This morning I was at the OCLC Americas Regional Council Meeting just prior to the opening of the meeting. In addition to the prepared talks and remarks, there was a series of breakout sessions the end of the meeting. Ever sense the record use policy kerfuffle got started, I’ve been thinking more about the governenace aspects of OCLC as cooperative, so I attended the session on “The Cooperative’s Shared Values and Social Contract.” It was a very interesting discussion, and for several hours after my mind was spinning with implications of the heartfelt ideas contributed by those at the meeting. In the end, I’m stuck with this line of thinking, starting with a statement then a series of questions:
The new NPR site is now live. Kudos to the team for bringing the new site to its opening, and in doing so showing good practices for shared Twitter accounts.
As a youth I remember intently studying the troubles of others — what they did when they got into trouble and how they got out of it. If the saying “You Learn From Your Mistakes” was so true, I wanted to be able to learn from the mistakes of others. I don’t do that as much anymore — probably because I have more than enough of my own mistakes now to learn from — but every once in a while a situation comes up where this urge strikes. The case ofresurfaced that youthful urge.
As libraries feel the need to join the social media landscape to meet a segment of their user population already there, it is useful to step back and get acclimated. There is a pace of information flow that is unlike anything else in the physical world, and a minor incident — be it an ill-advised policy decision or an unfortunate slip of the tongue — can quickly spiral out of your control. And that is probably the key word: control. You don’t, can’t, and won’t have it. It isn’t the nature of this media. “Damage control,” if you want to think of it like that, is honest, sincere, decisive, and quick communication with your users. As a counter example, I offer the case of Clinical Reader.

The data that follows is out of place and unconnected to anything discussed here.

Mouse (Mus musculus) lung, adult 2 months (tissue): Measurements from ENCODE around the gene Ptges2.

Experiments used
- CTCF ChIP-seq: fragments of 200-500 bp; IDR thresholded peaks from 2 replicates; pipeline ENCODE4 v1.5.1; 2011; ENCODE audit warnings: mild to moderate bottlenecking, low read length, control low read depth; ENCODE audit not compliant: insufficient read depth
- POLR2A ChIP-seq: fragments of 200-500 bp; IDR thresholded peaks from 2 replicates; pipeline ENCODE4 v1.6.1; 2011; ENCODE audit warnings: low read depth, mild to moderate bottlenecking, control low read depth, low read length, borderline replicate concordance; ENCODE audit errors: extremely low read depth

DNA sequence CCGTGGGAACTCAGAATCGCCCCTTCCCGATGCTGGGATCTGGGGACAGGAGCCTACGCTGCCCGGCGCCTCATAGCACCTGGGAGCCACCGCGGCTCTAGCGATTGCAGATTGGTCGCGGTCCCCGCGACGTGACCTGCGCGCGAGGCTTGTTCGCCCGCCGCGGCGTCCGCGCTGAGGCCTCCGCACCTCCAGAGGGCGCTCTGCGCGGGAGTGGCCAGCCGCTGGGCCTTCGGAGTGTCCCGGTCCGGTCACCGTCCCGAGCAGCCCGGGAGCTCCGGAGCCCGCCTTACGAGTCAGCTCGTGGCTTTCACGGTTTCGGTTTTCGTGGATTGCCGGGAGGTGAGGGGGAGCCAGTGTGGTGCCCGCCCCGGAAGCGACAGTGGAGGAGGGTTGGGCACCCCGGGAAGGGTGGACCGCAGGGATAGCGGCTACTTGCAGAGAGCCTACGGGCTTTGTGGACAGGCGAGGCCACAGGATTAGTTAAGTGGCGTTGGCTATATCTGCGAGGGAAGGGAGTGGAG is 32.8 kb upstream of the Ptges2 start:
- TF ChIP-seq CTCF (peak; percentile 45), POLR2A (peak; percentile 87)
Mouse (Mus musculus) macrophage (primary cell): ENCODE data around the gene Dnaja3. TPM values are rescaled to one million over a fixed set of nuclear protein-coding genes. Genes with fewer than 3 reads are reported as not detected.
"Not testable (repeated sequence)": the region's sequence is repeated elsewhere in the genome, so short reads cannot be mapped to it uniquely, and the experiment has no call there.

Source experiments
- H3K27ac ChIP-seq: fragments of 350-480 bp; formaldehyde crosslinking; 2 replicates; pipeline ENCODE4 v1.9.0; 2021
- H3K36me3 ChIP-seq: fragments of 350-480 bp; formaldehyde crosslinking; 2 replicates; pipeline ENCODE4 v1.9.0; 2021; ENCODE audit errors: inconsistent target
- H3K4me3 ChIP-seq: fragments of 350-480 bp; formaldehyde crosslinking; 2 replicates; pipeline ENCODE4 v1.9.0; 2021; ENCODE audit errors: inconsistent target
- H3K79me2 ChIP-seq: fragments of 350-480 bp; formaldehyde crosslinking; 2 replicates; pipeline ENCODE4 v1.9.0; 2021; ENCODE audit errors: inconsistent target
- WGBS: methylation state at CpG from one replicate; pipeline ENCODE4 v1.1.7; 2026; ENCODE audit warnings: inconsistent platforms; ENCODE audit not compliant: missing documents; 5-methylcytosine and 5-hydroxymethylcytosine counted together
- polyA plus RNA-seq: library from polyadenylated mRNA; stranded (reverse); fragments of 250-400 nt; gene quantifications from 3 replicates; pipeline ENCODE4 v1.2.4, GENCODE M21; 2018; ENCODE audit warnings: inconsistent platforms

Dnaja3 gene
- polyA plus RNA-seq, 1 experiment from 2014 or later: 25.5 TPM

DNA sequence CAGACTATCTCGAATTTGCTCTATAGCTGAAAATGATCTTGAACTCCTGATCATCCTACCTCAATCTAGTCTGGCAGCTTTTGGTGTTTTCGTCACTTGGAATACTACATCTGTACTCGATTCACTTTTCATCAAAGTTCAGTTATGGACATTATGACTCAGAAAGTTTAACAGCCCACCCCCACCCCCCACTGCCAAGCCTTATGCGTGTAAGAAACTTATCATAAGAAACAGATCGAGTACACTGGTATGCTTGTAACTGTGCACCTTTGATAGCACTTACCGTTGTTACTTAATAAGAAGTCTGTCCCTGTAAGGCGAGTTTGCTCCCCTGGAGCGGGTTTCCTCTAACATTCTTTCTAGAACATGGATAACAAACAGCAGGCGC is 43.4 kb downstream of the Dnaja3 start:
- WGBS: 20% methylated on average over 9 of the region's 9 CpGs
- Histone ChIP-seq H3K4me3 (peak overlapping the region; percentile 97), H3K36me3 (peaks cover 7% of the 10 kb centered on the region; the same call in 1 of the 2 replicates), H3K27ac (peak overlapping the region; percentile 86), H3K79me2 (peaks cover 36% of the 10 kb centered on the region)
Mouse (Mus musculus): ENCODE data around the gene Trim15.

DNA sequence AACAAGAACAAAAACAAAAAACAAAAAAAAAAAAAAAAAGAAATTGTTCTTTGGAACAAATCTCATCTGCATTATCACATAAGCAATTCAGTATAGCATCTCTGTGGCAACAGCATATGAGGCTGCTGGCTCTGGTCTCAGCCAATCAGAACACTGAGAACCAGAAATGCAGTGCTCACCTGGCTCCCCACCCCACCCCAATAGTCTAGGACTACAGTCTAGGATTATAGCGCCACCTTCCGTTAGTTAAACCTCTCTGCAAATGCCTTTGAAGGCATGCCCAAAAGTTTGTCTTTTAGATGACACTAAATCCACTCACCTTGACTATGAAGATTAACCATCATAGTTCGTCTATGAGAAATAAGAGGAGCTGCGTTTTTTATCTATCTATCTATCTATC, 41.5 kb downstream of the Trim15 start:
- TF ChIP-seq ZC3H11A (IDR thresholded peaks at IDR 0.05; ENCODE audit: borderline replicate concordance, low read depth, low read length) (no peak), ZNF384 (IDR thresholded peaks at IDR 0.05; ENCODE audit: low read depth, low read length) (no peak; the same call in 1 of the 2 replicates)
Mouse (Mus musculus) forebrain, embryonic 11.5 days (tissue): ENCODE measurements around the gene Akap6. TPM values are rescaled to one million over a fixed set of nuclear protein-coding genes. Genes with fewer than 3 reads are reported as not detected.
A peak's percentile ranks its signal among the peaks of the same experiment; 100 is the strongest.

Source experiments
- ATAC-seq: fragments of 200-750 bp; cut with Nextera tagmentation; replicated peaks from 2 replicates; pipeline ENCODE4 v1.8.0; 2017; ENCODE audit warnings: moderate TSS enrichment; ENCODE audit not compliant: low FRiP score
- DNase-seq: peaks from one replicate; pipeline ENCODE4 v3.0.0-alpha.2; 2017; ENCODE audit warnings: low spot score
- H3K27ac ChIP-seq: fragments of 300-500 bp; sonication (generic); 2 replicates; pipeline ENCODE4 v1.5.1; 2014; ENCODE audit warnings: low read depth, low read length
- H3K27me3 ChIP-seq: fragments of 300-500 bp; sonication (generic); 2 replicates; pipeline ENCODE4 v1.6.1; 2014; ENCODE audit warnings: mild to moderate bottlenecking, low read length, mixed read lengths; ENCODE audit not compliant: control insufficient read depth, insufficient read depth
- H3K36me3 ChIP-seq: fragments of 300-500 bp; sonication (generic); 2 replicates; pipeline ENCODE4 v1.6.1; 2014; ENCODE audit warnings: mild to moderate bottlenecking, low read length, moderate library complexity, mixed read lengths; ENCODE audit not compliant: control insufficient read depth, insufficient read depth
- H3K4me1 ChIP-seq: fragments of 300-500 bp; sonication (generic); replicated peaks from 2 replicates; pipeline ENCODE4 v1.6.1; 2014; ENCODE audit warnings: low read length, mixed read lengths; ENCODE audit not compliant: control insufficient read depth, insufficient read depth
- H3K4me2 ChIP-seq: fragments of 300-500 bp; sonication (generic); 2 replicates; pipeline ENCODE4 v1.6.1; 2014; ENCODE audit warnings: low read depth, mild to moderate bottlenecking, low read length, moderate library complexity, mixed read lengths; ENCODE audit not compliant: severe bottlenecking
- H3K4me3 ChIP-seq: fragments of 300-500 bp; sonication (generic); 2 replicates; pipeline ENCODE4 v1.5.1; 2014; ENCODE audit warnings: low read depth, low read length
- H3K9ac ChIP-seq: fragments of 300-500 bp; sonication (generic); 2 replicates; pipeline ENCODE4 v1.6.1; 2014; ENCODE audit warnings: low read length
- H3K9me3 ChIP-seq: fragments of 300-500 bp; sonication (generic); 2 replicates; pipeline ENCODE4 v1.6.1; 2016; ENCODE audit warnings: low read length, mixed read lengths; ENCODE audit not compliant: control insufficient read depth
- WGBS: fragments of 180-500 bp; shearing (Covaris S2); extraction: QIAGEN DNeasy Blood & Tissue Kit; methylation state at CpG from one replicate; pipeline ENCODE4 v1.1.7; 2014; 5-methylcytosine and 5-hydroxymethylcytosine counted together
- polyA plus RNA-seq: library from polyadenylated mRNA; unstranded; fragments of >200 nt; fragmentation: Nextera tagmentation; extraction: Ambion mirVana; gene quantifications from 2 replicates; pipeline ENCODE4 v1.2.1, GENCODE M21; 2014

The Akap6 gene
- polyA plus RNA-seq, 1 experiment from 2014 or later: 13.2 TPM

A non-librarian colleague forwarded a link to an essay by Mark Pesce called The Alexandrine Dilemma. From the context of one of the comments, I think it might have been the text of a keynote given at New Librarians Symposium in Australia last month. It is a thought-provoking piece that, well, provoked some thoughts.
Towards the end of the last chapter of his book, Nicholas Carr relates an anecdote about the visit of a guest speaker to the Google headquarters (emphasis added):
George Dyson, a historian of technology…, Freeman Dyson, was invited to Google’s headquarters in Mountain View, California, in October 2005 to give a speech at the party celebrating the sixtieth anniversary of von Neumann’s invention [of an electronic computer that could store in its memory the instructions for its use]. “Despite the whimsical furniture and other toys, “Dyson would later recall of his visit, “I felt I was entering a 14th-century cathedral — not in the 14th century but in the 12th century, while it was being built. Everyone was busy carving one stone here and another stone there, with some invisible architect getting everything to fit. The mood was playful, yet there was a palpable reverence in the air.” After his talk, Dyson found himself chatting with a Google engineer about the company’s controversial plan to scan the contents of the world’s libraries into its database. “We are not scanning all of those books to be read by people,” the engineer told him. “We are scanning them to be read by an [artificial intelligence engine].”
Blake Carver (of LISNews and LISHost fame) announced two new projects yesterday: LISWire and LISEvents. In the same spirit that I would categorize open source, open access, and open knowledge, these services level the playing field for the publication of library-oriented press releases and announcements of events.